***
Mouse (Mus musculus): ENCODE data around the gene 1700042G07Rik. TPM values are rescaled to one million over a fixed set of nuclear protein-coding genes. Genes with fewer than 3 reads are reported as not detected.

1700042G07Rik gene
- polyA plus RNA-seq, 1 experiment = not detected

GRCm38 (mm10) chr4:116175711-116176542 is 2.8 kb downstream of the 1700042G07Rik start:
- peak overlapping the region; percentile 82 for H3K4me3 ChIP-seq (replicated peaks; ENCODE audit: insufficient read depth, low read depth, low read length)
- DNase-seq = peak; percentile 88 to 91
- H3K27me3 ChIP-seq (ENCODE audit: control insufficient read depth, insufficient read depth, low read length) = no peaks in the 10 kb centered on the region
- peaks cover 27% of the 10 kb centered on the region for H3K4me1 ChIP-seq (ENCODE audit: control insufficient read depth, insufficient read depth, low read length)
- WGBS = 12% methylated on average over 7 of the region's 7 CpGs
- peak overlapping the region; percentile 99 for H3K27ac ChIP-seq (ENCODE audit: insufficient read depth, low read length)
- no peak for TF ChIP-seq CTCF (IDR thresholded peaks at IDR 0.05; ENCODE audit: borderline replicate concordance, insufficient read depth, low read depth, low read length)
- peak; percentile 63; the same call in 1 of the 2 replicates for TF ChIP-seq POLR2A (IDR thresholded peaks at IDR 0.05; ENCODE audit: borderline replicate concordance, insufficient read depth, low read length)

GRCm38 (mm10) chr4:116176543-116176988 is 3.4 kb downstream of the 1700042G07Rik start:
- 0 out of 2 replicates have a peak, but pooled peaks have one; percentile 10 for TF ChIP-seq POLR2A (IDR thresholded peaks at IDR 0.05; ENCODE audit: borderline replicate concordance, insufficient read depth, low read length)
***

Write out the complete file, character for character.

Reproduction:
Mouse (Mus musculus): ENCODE data around the gene 1700042G07Rik. TPM values are rescaled to one million over a fixed set of nuclear protein-coding genes. Genes with fewer than 3 reads are reported as not detected.

1700042G07Rik gene
- polyA plus RNA-seq, 1 experiment = not detected

GRCm38 (mm10) chr4:116175711-116176542 is 2.8 kb downstream of the 1700042G07Rik start:
- peak overlapping the region; percentile 82 for H3K4me3 ChIP-seq (replicated peaks; ENCODE audit: insufficient read depth, low read depth, low read length)
- DNase-seq = peak; percentile 88 to 91
- H3K27me3 ChIP-seq (ENCODE audit: control insufficient read depth, insufficient read depth, low read length) = no peaks in the 10 kb centered on the region
- peaks cover 27% of the 10 kb centered on the region for H3K4me1 ChIP-seq (ENCODE audit: control insufficient read depth, insufficient read depth, low read length)
- WGBS = 12% methylated on average over 7 of the region's 7 CpGs
- peak overlapping the region; percentile 99 for H3K27ac ChIP-seq (ENCODE audit: insufficient read depth, low read length)
- no peak for TF ChIP-seq CTCF (IDR thresholded peaks at IDR 0.05; ENCODE audit: borderline replicate concordance, insufficient read depth, low read depth, low read length)
- peak; percentile 63; the same call in 1 of the 2 replicates for TF ChIP-seq POLR2A (IDR thresholded peaks at IDR 0.05; ENCODE audit: borderline replicate concordance, insufficient read depth, low read length)

GRCm38 (mm10) chr4:116176543-116176988 is 3.4 kb downstream of the 1700042G07Rik start:
- 0 out of 2 replicates have a peak, but pooled peaks have one; percentile 10 for TF ChIP-seq POLR2A (IDR thresholded peaks at IDR 0.05; ENCODE audit: borderline replicate concordance, insufficient read depth, low read length)